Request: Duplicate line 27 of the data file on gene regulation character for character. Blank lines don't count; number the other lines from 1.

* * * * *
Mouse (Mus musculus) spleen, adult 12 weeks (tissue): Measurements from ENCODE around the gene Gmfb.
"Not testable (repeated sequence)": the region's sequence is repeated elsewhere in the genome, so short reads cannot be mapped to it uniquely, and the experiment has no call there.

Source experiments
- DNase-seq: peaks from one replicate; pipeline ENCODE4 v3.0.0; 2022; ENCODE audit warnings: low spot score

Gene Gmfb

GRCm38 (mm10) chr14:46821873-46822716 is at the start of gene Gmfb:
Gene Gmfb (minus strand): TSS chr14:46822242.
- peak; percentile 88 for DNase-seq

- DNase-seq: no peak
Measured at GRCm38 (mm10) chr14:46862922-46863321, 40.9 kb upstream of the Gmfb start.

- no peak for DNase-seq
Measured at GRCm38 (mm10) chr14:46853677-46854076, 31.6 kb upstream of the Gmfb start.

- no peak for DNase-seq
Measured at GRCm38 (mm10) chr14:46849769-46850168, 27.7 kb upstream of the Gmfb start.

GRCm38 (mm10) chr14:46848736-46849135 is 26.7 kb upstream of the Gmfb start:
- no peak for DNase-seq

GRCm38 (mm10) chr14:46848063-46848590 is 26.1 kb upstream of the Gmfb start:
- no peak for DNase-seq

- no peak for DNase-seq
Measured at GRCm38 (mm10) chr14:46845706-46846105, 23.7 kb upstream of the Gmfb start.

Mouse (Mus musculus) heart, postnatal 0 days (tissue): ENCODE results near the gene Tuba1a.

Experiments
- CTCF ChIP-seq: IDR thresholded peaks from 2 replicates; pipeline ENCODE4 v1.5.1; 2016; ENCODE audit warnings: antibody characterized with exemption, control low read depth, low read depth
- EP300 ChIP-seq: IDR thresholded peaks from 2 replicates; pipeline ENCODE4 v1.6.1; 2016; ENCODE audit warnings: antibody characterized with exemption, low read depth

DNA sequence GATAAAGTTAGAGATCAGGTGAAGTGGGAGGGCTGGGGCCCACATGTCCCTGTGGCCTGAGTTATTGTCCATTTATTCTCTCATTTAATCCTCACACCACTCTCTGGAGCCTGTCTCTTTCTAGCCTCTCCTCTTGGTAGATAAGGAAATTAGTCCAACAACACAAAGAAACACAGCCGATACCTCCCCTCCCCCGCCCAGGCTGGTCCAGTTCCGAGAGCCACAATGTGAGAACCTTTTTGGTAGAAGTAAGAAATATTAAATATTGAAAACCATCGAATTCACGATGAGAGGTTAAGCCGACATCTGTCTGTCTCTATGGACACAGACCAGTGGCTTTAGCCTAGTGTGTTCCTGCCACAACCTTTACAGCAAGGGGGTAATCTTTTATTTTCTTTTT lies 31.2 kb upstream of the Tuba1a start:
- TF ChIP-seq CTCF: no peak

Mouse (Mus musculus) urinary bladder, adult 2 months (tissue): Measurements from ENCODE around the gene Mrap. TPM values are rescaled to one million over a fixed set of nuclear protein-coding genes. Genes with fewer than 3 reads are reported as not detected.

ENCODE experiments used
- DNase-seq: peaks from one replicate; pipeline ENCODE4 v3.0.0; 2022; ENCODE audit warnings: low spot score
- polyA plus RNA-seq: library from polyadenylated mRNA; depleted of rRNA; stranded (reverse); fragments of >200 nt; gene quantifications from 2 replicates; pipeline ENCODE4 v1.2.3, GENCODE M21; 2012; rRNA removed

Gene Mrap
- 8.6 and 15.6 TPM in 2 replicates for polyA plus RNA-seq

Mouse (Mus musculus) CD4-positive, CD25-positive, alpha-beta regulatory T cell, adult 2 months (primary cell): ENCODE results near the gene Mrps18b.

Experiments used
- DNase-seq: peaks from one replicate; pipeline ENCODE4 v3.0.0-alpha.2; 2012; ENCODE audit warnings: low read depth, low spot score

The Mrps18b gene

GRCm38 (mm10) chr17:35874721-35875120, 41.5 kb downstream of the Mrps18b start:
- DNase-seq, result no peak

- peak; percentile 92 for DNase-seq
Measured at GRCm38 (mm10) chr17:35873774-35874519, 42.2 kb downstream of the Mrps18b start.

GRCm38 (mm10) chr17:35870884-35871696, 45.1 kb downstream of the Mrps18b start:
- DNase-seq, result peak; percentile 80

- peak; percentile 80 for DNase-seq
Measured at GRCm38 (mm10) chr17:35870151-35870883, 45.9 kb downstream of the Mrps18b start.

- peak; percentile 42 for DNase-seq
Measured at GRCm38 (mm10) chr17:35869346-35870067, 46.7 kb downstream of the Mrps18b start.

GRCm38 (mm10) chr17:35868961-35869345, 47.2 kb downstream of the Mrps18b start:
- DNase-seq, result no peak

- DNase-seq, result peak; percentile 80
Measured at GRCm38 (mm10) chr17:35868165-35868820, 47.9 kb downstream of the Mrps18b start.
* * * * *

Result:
Mouse (Mus musculus) urinary bladder, adult 2 months (tissue): Measurements from ENCODE around the gene Mrap. TPM values are rescaled to one million over a fixed set of nuclear protein-coding genes. Genes with fewer than 3 reads are reported as not detected.